Attorneys Ted Olson and David Boies once argued the Bush v. Gore case in front of the U.S. Supreme Court, but they say fighting California's law prohibiting same-sex marriage is the most significant thing they've done.
The two courtroom veterans fought on opposite sides of the case that determined the 2000 presidential election, yet they joined forces to defeat California's 2008 gay-marriage ban, Proposition 8. Their five-year effort is documented in "The Case Against 8," which premiered at the Sundance Film Festival in Park City, Utah.
The film follows the attorneys and plaintiffs in the lawsuit that resulted in the marriage ban being overturned last year.
"This is the most important thing I've ever done, as an attorney or a person," Olson says in the film, which won a directing award at the festival Saturday for filmmakers Ben Cotner and Ryan White.
Cotner, 34, and White, 32, gained access to the attorneys and plaintiffs in the case when the American Foundation for Equal Rights first filed its lawsuit in 2009. The film chronicles the case as the legal team and the two gay couples named as plaintiffs in the suit take it through California state courts and then to the U.S. Supreme Court.
"That's the luckiest job you could have as a filmmaker and a gay person," White said.
Olson and Boies said seeing their landmark case in the form of a film "was a really wonderful experience."
"Most of our cases involve a plaintiff and a defendant and a winner and that's it — although Bush vs. Gore was a little different," Olson said. "This involves tens of thousands of people in California, but really millions of people throughout the United States and beyond that to the world."
He and Boies have been deeply moved by their involvement with the case and the "seismic shift" in legislation and public opinion that followed. When they began arguing against proposition 8, only three states permitted same-sex marriage. Now it's 17, Olson said.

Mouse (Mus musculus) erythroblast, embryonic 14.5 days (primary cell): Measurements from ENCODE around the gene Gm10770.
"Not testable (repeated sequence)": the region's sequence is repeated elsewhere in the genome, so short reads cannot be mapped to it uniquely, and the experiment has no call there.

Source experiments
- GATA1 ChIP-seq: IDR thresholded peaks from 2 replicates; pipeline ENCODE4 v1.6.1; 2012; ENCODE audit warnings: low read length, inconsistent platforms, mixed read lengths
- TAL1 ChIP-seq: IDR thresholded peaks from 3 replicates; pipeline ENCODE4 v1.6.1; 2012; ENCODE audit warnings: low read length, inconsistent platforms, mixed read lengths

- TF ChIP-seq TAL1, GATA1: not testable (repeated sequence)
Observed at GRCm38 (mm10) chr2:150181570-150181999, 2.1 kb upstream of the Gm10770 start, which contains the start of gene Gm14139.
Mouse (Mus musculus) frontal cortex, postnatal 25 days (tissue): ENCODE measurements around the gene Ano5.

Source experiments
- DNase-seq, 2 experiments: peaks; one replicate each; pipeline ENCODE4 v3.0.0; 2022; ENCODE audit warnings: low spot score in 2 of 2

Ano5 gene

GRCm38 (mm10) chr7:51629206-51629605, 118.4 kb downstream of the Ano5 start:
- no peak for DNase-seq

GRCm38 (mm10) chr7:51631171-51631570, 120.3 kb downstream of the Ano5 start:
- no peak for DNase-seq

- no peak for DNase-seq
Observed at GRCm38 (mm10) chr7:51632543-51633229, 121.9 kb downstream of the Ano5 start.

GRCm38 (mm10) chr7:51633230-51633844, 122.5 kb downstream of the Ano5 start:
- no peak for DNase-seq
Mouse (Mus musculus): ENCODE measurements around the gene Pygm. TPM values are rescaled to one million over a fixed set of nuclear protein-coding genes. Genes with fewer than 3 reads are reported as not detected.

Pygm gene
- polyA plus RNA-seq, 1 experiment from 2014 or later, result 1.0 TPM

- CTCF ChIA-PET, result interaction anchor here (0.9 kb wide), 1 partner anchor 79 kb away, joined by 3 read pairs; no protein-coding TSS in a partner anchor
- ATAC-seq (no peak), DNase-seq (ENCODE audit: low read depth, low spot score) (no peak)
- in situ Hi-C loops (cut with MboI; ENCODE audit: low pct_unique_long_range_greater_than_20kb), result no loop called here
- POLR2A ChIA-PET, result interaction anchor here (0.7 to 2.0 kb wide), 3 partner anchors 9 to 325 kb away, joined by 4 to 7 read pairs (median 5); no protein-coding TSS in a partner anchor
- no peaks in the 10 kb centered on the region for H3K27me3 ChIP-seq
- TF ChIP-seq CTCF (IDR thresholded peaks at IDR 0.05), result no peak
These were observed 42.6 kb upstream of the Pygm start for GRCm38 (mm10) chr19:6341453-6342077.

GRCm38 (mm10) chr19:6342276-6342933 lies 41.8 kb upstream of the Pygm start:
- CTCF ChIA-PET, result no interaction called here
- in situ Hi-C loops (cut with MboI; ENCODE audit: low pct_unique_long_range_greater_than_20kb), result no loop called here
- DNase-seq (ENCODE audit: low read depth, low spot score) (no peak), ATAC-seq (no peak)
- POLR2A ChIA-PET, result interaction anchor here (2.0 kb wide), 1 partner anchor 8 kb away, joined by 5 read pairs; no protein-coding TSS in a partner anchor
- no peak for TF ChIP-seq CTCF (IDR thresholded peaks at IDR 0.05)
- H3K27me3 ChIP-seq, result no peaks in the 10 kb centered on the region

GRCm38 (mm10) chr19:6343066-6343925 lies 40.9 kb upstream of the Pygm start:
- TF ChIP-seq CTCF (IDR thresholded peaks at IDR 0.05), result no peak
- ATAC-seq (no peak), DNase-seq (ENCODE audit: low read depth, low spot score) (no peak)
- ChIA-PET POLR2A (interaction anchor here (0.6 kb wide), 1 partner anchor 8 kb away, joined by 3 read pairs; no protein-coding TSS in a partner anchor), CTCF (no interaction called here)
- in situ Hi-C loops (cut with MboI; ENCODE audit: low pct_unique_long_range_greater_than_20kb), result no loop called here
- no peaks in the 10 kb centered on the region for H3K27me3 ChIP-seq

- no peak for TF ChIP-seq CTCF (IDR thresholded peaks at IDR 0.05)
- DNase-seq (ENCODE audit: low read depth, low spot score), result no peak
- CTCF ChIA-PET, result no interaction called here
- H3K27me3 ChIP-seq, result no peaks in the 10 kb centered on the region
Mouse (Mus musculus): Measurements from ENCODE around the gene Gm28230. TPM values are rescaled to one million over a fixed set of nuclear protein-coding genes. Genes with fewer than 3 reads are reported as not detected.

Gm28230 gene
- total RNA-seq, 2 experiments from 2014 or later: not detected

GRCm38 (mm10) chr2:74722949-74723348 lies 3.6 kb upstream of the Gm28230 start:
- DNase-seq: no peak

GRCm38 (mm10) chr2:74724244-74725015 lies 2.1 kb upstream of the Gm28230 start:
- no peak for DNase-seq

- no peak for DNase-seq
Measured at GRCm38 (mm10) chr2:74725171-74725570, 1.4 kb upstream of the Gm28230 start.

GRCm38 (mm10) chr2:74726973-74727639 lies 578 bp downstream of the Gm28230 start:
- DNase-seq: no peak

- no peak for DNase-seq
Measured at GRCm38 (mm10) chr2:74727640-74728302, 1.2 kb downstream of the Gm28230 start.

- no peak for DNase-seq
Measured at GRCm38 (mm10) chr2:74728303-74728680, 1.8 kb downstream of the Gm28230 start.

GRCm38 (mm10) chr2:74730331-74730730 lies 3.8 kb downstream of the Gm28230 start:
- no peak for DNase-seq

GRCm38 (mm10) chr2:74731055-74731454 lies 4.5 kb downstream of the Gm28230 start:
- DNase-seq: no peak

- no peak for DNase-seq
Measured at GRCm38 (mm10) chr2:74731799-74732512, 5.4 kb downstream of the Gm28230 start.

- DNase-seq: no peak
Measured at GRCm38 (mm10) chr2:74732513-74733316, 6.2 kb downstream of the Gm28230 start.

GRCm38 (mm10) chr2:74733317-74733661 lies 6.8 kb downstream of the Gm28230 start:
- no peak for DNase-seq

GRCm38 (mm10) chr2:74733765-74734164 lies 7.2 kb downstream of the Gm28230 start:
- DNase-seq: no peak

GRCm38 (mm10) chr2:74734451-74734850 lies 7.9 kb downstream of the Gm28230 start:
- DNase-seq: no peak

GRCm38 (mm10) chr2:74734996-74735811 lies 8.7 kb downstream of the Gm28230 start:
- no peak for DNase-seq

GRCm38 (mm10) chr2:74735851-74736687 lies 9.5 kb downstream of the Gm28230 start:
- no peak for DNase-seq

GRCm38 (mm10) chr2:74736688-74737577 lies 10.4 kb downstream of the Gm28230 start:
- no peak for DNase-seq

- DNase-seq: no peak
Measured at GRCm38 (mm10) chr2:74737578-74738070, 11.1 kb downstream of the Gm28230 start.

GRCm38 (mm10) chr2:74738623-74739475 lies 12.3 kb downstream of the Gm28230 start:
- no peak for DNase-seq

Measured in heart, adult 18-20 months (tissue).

"There's been a remarkable transformation, and for us to have been a part of that is really extraordinary," he said.
"For all of us," Boies added, "it's probably the most important case, both in terms of the impact on the law and the impact on people."
"It really doesn't, as a lawyer, get more fulfilling," said Ted Boutrous, who also served on the legal team challenging the constitutionality of Proposition 8. "(It) just doesn't happen in that many cases where people around the country thank you and hug you."
The film is set to air on HBO in June, but the filmmakers plan to spend the next six months hosting grass-roots screenings and bringing the film to festivals around the country. They hope Olson — who represented the Republicans in the 2000 case — will draw more conservative viewers to take a look.
"One of the things he says in the film is marriage is a conservative value," Cotner said. "The fact that he's such a prominent conservative figure will hopefully pique people's curiosity about the film that otherwise might not be interested in a gay marriage film."
Said Olson: "Everybody who sees this film is going to be affected by it."
Meanwhile, the attorneys enjoyed feeling like celebrities during their week at the Sundance festival.
"Everybody's been very nice to us," said Boutrous, "even though we're lawyers."